Decided: September 29, 1966.
BYRON WORSNOP, APPELLANT,
BOARD OF REVIEW, DIVISION OF EMPLOYMENT SECURITY, DEPARTMENT OF LABOR AND INDUSTRY, STATE OF NEW JERSEY, AND HESS OIL CHEMICAL CORP., RESPONDENTS
Goldmann, Kilkenny and Collester. The opinion of the court was delivered by Collester, J.A.D.
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Byron Worsnop appeals from a decision of the Board of Review, Division of Employment Security, which affirmed a determination of the Appeal Tribunal holding that he was ineligible for unemployment compensation benefits for the period from June 15 through July 12, 1965.
The facts are not in dispute. Worsnop was employed as a seaman by Hess Oil Chemical Corporation, working as an oiler on the tanker S. S. Hess Trader when the vessel was drydocked for repairs at Jacksonville, Florida, on May 31, 1965. The crew, including the claimant, was laid off and released from shipping articles with no definite date to report for work because of the nature of the repairs. Coincidental with his discharge from the shipping articles claimant, in order to establish his right to rejoin the ship applied for and received a two-week leave of absence and indicated that he intended to return on June 13, 1965.
Claimant went to his home at Easthampton, Massachusetts, and on June 2 filed a claim with the Massachusetts Division of Employment Security for unemployment compensation against the State of New Jersey. On the same day claimant, a member of the National Maritime Union, registered for shipping work at his union hiring hall in Boston, where the union operates a referral service for its members and ship owners. Thereafter, and until he rejoined his ship, Worsnop contacted the hiring hall daily.
On June 7 claimant telephoned his company and stated he was ready to rejoin the ship at Jacksonville. He was told that the company did not know when the ship would come out of
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drydock. He called again three or four days later and was told he would be notified when he should rejoin the vessel. The ship repairs were completed on June 11, but because of an industry-wide labor dispute between shipping companies and three maritime unions of licensed officers (not claimant's union) the company decided to await the outcome of contract negotiations before reactivating the ship. From June 16 through July 10 the strike of the three unions resulted in a work stoppage on vessels operated by the company and other maritime employers. The strike was settled on July 10. The S. S. Hess Trader was reactivated on July 11 and claimant at once rejoined his ship.
Worsnop's claim for unemployment compensation benefits was denied and thereafter a hearing was conducted by the Appeal Tribunal. At the hearing it was undisputed that from June 2 until claimant rejoined his ship on July 11, claimant did nothing to find other employment except to contact his union hiring hall. There was testimony that vessels of the American Maritime Association were operating during the strike. However, at oral argument before us, it was conceded that claimant would not be referred to job openings on such vessels by his union since it had no contract with that association. There was testimony that during the work stoppage caused by the strike there would be little, if any, chance of securing employment on another ship.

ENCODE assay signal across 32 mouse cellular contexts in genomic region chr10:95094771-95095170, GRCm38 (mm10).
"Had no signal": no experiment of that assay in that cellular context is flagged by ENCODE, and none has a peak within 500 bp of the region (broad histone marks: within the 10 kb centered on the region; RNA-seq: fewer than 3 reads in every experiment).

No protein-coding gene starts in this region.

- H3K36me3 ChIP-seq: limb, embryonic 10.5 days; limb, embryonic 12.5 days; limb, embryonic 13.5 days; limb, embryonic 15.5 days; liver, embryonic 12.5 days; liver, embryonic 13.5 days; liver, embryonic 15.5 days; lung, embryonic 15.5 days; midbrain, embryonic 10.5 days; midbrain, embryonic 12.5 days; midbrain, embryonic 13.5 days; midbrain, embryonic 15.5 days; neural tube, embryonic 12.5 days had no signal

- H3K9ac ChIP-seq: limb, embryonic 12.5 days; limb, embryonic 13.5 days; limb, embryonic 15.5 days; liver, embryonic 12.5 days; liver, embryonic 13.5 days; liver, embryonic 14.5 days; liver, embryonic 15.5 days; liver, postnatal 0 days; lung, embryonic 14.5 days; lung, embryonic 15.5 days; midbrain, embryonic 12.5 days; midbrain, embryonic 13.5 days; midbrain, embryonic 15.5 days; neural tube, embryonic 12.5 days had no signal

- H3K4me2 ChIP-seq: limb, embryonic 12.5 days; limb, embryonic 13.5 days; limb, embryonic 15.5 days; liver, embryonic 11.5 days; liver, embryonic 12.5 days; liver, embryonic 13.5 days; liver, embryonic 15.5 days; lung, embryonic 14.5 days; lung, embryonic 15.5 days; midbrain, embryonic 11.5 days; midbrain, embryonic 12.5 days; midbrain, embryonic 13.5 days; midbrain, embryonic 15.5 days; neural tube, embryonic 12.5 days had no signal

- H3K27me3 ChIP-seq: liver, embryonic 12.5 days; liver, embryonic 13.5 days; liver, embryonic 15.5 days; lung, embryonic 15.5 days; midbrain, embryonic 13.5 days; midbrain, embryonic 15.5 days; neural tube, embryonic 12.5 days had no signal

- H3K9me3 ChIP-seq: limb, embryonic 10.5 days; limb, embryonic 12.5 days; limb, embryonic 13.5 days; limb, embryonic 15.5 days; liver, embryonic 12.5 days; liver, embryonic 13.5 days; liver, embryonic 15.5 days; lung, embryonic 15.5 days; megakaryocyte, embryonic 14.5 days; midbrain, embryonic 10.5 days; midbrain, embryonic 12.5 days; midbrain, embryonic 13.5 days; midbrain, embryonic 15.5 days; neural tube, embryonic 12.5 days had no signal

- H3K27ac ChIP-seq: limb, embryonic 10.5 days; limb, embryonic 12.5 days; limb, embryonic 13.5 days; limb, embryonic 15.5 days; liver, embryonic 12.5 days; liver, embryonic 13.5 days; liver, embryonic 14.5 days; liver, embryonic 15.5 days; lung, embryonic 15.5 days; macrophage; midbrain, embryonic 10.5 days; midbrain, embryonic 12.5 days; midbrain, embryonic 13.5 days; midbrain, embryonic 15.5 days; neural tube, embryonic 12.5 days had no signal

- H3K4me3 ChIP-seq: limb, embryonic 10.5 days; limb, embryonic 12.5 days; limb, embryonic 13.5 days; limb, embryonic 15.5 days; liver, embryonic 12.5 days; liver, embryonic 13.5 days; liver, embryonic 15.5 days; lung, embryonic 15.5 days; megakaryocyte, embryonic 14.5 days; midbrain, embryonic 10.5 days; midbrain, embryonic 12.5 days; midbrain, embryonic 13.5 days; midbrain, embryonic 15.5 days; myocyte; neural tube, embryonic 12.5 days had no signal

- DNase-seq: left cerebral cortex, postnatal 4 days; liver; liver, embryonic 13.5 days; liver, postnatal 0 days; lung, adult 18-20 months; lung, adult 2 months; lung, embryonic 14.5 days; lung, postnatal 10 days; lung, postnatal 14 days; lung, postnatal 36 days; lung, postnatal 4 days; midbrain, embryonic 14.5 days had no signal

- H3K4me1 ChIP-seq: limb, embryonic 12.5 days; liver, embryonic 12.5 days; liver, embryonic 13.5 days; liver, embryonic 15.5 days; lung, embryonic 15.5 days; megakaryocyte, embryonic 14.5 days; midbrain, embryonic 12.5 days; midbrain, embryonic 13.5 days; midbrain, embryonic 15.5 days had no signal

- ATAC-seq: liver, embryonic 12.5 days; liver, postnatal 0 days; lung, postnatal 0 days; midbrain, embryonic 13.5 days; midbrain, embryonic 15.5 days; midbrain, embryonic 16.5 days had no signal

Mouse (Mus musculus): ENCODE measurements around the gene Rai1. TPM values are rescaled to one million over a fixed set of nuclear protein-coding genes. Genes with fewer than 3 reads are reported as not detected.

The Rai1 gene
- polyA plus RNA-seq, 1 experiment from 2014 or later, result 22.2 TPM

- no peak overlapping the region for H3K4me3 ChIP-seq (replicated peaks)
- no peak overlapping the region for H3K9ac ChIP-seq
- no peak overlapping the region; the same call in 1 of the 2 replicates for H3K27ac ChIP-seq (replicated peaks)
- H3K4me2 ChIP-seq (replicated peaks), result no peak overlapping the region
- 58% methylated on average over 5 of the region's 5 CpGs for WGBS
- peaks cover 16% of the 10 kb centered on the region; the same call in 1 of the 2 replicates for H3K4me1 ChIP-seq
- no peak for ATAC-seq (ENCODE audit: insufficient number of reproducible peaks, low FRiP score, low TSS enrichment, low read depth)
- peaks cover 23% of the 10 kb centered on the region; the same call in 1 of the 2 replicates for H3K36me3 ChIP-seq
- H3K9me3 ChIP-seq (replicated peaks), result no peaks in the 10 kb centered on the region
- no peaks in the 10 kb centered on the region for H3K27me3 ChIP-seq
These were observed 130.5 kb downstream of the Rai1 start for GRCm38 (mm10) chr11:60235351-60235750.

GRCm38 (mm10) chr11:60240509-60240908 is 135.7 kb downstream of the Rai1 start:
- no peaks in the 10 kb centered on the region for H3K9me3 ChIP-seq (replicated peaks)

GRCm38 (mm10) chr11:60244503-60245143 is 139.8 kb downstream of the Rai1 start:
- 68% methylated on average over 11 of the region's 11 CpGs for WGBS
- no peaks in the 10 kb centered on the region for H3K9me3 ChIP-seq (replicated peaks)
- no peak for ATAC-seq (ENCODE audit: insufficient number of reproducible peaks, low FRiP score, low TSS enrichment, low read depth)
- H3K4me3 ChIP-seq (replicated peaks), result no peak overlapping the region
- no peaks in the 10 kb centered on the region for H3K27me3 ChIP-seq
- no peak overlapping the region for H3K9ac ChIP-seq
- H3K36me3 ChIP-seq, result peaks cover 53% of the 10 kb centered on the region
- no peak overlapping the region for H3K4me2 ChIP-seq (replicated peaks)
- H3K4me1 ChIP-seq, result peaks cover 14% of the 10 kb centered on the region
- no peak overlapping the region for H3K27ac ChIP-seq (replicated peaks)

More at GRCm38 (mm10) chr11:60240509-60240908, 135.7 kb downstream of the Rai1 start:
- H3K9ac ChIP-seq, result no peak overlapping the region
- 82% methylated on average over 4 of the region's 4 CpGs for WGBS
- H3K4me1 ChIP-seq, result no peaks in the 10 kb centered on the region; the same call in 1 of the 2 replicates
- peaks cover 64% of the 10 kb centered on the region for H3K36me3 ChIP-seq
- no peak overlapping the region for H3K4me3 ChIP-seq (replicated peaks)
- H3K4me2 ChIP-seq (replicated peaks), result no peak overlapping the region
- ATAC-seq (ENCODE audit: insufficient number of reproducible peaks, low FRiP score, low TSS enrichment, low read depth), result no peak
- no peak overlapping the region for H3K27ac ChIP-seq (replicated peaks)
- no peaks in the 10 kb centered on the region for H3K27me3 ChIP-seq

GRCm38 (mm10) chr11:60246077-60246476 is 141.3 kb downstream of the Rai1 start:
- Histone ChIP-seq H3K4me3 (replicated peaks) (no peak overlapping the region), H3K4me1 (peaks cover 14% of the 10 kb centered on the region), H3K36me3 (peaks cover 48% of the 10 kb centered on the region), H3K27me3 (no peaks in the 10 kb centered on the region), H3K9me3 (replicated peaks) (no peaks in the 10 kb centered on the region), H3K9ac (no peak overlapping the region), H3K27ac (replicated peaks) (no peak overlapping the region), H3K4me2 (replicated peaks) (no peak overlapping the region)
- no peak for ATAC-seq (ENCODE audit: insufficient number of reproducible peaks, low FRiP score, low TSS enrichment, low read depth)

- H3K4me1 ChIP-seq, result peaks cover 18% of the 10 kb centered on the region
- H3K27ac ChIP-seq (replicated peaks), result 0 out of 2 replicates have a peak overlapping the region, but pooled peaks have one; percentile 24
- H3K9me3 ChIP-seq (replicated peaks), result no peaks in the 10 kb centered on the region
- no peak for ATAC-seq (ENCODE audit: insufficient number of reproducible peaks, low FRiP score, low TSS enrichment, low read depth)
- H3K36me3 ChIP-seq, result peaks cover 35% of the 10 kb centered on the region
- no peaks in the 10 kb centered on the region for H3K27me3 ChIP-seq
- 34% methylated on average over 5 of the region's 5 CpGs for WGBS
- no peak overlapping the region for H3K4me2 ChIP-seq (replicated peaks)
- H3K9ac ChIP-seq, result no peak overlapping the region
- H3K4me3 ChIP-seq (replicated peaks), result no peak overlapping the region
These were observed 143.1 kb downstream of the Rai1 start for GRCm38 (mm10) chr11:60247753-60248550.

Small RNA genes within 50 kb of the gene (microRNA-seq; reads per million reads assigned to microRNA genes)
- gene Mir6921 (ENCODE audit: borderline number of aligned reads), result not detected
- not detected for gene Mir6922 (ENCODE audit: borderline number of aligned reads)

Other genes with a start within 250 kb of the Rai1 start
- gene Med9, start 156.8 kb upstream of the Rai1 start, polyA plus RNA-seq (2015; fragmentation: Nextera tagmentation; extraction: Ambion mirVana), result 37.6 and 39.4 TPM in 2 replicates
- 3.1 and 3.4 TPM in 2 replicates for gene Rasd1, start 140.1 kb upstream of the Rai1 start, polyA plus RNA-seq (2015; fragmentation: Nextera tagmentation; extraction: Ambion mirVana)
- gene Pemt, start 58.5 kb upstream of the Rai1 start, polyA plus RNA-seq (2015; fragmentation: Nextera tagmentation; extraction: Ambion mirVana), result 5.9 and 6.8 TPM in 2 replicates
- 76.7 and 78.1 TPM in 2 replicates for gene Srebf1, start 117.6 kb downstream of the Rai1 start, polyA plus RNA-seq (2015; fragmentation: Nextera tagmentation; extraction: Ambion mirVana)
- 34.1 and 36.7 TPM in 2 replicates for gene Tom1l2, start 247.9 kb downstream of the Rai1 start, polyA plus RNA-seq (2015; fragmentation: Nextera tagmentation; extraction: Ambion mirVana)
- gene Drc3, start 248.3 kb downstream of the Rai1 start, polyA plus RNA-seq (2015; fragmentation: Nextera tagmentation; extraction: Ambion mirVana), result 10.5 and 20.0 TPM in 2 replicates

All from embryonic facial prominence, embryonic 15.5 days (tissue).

The Appeal Tribunal held that under N.J.S.A. 43:21-5 the claimant was disqualified for benefits for two weeks immediately following his detachment from his ship, namely, from June 1 through June 14. Claimant does not question this ruling. However, the Appeal Tribunal also held that for the period from June 15 through July 12, the stoppage of work caused by the shipping strike had the effect of depriving claimant's union of almost all referral and placement opportunities, and therefore it could not be considered that claimant realistically sought work through union referral. It held that since claimant did not seek other types of employment during this period, he was in fact unavailable for work until
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the labor dispute between the shipping companies and the other unions had been resolved; accordingly, he was ineligible for unemployment benefits.
Claimant appeals, contending that while job openings were decreased because of the strike, he was entitled to continue to look for employment through his hiring hall for a reasonable period of time before being required to look elsewhere for employment, and that the period from June 2 until July 11 was a reasonable period of time for him to continue to seek employment through his hiring hall. It is contended that since claimant reported to his hiring hall and continued to do so during the period he met the requirements of N.J.S.A. 43:21-4(c) in that he was available for work and had demonstrated that he was actively seeking work, and he therefore was eligible for unemployment compensation benefits.